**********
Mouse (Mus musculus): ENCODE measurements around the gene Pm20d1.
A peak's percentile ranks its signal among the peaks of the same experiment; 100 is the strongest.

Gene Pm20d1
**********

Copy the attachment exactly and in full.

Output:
Mouse (Mus musculus): ENCODE measurements around the gene Pm20d1.
A peak's percentile ranks its signal among the peaks of the same experiment; 100 is the strongest.

Gene Pm20d1